Vermont governor rejects recreational pot bill

You won't find this vice on the Vegas Strip
You won't find this vice on the Vegas Strip

The governor of Vermont has rejected a bill to legalize recreational marijuana in his state.

Governor Phil Scott, a Republican, told reporters he was not satisfied that the bill adequately protected public safety. He said he was particularly worried about the threat of stoned drivers and about children getting access to pot.

"I am not philosophically opposed to ending the prohibition on marijuana, and I recognize there is a clear societal shift in that direction," he said. "However, I feel it is crucial that key questions and concerns involving public safety and health are addressed before moving forward."

Scott said he was "offering a path forward": He wants the legislature to toughen penalties for stoned driving and for providing marijuana to children. He also wants the bill to include money for regulation, enforcement and education.

"We must get this right," he said.

He also said the final bill should include "an impairment testing mechanism." But there is no breathalyzer for marijuana, which creates a conundrum for police trying to determine whether a driver is stoned.

When asked by reporters whether he had ever smoked pot, the governor said no, but he added, "I have friends who do. I'm sure you have friends who do, too."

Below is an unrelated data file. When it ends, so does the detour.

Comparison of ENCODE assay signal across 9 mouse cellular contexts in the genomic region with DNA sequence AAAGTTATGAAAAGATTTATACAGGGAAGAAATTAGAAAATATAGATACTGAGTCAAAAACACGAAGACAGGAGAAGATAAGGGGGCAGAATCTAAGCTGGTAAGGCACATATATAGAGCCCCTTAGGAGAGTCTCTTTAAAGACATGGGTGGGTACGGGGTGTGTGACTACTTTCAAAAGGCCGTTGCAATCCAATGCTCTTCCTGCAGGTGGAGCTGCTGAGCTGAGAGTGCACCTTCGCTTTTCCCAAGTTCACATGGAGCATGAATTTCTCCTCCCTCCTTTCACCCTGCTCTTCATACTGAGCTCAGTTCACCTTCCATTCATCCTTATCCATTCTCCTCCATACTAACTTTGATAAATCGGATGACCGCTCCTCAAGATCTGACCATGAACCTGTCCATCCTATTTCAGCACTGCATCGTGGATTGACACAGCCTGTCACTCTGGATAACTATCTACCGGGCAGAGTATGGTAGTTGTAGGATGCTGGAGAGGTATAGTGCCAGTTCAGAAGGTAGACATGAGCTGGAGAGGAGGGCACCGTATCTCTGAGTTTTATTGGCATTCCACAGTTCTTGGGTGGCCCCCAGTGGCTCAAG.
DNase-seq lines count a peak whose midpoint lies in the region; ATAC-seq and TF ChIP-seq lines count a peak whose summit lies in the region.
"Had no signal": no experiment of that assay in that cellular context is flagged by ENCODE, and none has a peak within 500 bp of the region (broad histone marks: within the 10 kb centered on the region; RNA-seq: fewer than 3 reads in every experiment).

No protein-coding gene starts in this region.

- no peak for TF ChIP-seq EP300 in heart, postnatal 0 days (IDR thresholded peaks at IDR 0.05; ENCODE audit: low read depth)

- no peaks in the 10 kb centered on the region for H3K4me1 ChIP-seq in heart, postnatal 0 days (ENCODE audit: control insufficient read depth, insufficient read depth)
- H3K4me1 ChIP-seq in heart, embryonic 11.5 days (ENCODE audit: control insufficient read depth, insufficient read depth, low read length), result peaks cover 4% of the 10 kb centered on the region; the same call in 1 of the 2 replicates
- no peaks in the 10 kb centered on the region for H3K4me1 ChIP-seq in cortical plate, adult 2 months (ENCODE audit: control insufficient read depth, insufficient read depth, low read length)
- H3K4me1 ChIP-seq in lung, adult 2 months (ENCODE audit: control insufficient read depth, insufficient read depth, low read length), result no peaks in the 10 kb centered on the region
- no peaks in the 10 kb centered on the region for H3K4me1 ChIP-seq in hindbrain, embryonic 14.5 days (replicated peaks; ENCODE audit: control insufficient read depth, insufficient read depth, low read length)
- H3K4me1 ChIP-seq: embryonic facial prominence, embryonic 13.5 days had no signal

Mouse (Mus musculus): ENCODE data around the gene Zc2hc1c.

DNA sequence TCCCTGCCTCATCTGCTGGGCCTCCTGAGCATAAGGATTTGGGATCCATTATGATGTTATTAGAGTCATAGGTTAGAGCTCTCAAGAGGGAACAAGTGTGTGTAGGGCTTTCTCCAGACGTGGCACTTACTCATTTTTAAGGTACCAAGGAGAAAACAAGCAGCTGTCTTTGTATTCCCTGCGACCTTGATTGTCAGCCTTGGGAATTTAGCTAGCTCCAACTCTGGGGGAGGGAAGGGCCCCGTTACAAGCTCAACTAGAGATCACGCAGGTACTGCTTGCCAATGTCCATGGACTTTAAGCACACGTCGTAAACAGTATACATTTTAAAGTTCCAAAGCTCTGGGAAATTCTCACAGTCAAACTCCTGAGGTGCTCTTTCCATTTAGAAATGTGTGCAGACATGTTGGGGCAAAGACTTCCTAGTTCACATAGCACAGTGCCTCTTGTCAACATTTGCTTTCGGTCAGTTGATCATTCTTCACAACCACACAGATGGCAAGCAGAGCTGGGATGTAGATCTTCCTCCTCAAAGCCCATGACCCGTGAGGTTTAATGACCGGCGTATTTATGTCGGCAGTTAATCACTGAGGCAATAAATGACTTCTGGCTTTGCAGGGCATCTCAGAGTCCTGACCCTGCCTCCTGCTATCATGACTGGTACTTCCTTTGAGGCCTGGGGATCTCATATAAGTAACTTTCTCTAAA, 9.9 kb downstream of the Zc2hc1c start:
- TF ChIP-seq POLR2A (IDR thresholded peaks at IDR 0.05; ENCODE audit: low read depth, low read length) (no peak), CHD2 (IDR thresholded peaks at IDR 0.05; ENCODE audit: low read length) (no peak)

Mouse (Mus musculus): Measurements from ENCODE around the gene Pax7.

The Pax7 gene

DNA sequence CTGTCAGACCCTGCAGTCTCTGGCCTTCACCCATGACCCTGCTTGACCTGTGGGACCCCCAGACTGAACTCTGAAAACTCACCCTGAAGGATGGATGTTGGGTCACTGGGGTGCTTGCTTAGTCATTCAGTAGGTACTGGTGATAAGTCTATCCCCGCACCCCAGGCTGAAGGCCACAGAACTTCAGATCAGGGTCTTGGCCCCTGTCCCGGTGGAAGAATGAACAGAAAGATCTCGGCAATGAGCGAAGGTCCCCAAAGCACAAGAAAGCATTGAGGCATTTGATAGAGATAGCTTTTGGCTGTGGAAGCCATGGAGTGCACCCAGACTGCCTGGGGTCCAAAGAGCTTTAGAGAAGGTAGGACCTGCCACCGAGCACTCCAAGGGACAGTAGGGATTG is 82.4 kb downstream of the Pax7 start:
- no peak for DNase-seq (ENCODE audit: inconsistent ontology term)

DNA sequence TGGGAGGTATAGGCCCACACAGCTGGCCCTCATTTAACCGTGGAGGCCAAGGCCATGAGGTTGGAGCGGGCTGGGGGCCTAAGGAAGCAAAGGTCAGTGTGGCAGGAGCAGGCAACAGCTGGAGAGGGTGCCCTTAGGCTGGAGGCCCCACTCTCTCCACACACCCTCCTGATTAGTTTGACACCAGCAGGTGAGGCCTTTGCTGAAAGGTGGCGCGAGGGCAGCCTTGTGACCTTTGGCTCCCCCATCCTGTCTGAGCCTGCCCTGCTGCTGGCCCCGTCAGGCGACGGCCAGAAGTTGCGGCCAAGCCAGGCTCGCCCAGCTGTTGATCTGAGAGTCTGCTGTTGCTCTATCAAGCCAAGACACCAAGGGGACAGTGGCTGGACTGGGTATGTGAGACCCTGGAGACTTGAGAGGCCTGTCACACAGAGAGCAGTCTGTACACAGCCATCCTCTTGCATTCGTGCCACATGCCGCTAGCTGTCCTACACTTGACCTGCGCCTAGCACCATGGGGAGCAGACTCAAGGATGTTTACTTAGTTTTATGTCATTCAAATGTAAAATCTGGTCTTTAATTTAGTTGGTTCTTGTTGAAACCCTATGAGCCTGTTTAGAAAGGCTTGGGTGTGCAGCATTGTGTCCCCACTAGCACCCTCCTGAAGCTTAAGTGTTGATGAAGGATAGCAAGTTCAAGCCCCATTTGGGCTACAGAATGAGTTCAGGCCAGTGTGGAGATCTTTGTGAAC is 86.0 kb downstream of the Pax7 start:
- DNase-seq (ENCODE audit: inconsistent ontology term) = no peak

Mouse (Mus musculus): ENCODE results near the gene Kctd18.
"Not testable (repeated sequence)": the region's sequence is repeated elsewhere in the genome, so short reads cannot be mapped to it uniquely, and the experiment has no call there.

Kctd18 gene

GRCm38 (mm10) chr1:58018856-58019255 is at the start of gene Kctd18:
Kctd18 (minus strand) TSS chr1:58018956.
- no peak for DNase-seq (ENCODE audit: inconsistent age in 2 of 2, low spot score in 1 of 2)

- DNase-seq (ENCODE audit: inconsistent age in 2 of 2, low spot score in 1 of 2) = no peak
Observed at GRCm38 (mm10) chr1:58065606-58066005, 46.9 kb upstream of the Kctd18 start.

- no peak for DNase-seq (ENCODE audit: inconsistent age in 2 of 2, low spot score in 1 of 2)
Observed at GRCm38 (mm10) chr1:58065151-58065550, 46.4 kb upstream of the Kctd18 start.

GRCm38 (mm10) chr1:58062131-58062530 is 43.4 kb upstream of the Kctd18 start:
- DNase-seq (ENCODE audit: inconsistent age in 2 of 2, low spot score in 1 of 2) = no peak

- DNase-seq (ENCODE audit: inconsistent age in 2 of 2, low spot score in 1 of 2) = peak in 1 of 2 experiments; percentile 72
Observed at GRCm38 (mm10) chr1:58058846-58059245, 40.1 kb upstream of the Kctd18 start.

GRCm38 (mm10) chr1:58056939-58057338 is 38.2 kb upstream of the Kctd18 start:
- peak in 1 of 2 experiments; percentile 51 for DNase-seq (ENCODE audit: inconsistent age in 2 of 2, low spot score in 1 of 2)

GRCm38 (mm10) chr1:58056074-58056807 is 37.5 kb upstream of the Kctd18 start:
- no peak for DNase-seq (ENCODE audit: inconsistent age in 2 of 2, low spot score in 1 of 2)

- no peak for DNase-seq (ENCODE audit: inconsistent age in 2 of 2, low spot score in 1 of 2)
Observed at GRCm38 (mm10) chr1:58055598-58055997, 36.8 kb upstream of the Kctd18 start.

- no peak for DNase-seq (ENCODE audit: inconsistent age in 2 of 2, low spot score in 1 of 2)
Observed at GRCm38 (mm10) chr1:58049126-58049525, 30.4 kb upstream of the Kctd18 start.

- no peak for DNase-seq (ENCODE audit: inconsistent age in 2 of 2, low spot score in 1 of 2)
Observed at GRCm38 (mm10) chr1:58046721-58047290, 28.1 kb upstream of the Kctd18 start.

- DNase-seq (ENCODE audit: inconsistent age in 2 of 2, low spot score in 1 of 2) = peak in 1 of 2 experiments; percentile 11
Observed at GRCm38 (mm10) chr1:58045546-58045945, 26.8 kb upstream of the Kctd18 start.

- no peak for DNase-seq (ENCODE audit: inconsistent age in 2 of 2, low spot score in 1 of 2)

Matt Simon, New England political director for the Marijuana Policy Project, a pro-legalization group, said he was disappointed by the veto, "but we are very encouraged by the governor's offer to work with legislators to pass a legalization bill during the summer veto session."

Related: Weed is legal in Sin City, but you won't see it on the Vegas Strip

Eight states and the District of Columbia have legalized recreational pot. Vermont would have been the first to do it by passing a law rather than a ballot measure.

Medical marijuana is already legal in Vermont. The bill would have opened a retail market for recreational marijuana in Vermont beginning in July 2018.

Marijuana sales in Vermont could have totaled $179 million by 2025 if the state had legalized recreational pot, according to estimates from New Frontier Data, a company that analyzes the marijuana industry.

Of the eight states where recreational pot is legal, half -- Colorado, Washington, Oregon and Alaska -- already have retail markets, meaning pot can be bought at dispensaries by customers 21 or older.

The other four states -- California, Maine, Massachusetts and Nevada -- only legalized recreational marijuana in November, and state and local regulators haven't yet established how the drug will be sold and taxed.

It typically takes more than year from legalization to actual sales in dispensaries.

New Frontier Data forecasts that marijuana sales nationwide will hit $24.1 billion by 2025, dominated by California, where medical marijuana is already a multi-billion-dollar industry.

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